Dog shot, killed at Winnipeg airport after breaking free and running near runway
Winnipeg Airports Authority will review wildlife policy after Greta, 2, shot Monday, spokesperson says
The Winnipeg Airports Authority is looking over its wildlife policy after a rescue dog was shot and killed at the airport Monday when it got loose from its kennel and ran near an active runway.
"It was a tough day for everyone," said Tyler MacAfee, the authority's director of corporate communications, on Wednesday.
"It's certainly not the outcome anyone wants to see, and it's a really tough decision for someone to make to use force in that way on an animal … But at the same time it's that balance of aviation safety."
Around 4:30 p.m. Monday, the authority got a call that a dog ran off outside at the Winnipeg airport, MacAfee said.
The dog, named Greta, was en route to a Winnipeg foster home from a northern Manitoba community, flown by Perimeter Aviation and under the care of the Manitoba Mutts. The dog rescue has been transporting dogs to Winnipeg with Perimeter Aviation for about seven years, said Rebecca Norman, one of the rescue directors, but this was the first time one got loose on the tarmac.
Greta was roughly two years old and was known to be friendly with people and animals, Norman said, adding she had a history of chewing through kennels and it's possible that's what happened on the flight.
Carlos Castillo, vice-president of commercial services for Perimeter Aviation, said it appears the dog chewed through a plastic portion of the kennel during transportation and broke loose as staff opened the plane door. Workers tried to contain Greta but the dog broke free, Castillo said.
The airport's wildlife control staff tried to corral the animal into a safe, open area, as is usually done in these cases, MacAfee said, but it evaded attempts and ran across the airfield, near an active runway.
One flight, an inbound plane from Las Vegas, had to abort its landing to avoid the dog, MacAfee said. The wildlife officer managed to get the animal away from the runway but it turned around and returned to the area.
At that time of day, MacAfee said the airport is busy, with flights taking off and landing every couple of minutes.
"The wildlife control officer had to make that difficult decision that it had to use lethal force," he said.
Airports authority, airline did 'everything they could for her': dog rescue
Norman said the airline notified the rescue of Greta's death immediately and the airports authority phoned shortly after.
"Quite clearly, we didn't want her to be hit by a plane. That would have been more painful than the way she passed away," Norman said.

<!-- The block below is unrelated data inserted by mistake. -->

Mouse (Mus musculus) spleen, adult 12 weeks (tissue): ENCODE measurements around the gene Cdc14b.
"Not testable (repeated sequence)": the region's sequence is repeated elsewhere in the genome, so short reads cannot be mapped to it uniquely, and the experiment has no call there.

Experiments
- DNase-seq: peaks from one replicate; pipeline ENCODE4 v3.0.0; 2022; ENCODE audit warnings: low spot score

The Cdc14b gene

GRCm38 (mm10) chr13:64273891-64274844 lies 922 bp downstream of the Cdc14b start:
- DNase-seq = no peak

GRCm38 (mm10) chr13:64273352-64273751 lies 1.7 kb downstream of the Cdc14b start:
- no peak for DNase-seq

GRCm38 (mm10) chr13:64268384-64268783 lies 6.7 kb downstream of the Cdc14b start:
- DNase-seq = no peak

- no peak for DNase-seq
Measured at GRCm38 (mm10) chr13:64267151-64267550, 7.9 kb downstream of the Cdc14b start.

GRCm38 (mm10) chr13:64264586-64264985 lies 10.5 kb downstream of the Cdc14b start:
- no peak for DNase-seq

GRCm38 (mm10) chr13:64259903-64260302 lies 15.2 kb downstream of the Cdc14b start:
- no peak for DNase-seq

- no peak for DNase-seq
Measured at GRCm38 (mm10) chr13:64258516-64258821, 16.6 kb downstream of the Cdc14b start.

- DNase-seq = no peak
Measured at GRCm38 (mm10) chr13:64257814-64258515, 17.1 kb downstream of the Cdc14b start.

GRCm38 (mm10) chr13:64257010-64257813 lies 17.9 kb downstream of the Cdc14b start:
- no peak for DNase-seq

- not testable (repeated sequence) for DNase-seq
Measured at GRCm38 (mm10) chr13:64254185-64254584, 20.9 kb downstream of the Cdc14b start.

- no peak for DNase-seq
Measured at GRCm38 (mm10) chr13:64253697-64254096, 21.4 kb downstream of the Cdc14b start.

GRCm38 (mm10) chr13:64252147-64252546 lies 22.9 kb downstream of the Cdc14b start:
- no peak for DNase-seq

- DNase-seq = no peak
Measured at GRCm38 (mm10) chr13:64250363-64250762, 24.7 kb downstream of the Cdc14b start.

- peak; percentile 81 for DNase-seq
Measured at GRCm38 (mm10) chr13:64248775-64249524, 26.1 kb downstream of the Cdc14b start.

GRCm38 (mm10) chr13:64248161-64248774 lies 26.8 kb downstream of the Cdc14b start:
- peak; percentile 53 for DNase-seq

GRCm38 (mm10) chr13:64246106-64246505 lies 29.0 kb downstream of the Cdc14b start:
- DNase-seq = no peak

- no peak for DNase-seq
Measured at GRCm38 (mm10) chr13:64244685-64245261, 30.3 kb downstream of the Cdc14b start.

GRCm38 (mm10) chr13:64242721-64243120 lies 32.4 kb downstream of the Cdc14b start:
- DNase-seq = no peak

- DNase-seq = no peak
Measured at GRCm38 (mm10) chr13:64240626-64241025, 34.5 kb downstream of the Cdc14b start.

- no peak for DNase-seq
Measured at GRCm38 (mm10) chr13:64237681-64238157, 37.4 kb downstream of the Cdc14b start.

"And we also didn't want … the planes to crash or people to get hurt. So they did everything they could for her and for the planes to land."
MacAfee said policies about transporting animals via air are set by individual airlines, following overarching rules set by Transport Canada. That body has also been notified of the incident, he said.
Perimeter Aviation transports dogs multiple times a week without incident, Castillo said. All animals transported by that airline are required to travel in kennels that have been approved by trained staff. In Greta's case, the kennel she was initially brought to the airline in was rejected because it was "in rough shape," Castillo said.
The community member who brought her in was asked to leave and return with the dog in a different kennel, which was approved by staff and appeared "brand new," Castillo added.
The individual braced the plastic portion of the kennel with duct tape, he said.
Authority will work with rescue on policy
MacAfee said Greta's death is the first time in their records — which date back to 2007 — that lethal force has been used on a pet.
Pets move through the airport on a daily basis, he said. On occasions when they get loose, they typically don't get far — and when they do, the airport's wildlife control team is usually able to work with owners to safely contain animals in an area far from active runways.
After Greta's death, MacAfee said the airports authority has offered to sit down with Manitoba Mutts to discuss its policy for dealing with animals. Its current plan is largely focused on birds, he added, because a fence around the premises prevents other animals from getting into the airfield. Lethal force has been used on squirrels that get through, he said, and as a last resort for birds who can't be scared off by other means.
Castillo said the airline is also willing to work and meet with the authority and the rescue.
"We're going to try to sit down with this group and see if there's an opportunity where we can refine some of the things that we're doing and look at some different techniques and tactics that we can be doing to see if there's a better way in the future," MacAfee said.
Norman said that could include buying stronger kennels or, potentially, tranquilizer guns to contain animals. But she said all the parties involved did the best they could and no one person or group is to blame.
"We hope that the public isn't trying to point fingers, even though it's a heartbreaking situation."
More from CBC Manitoba: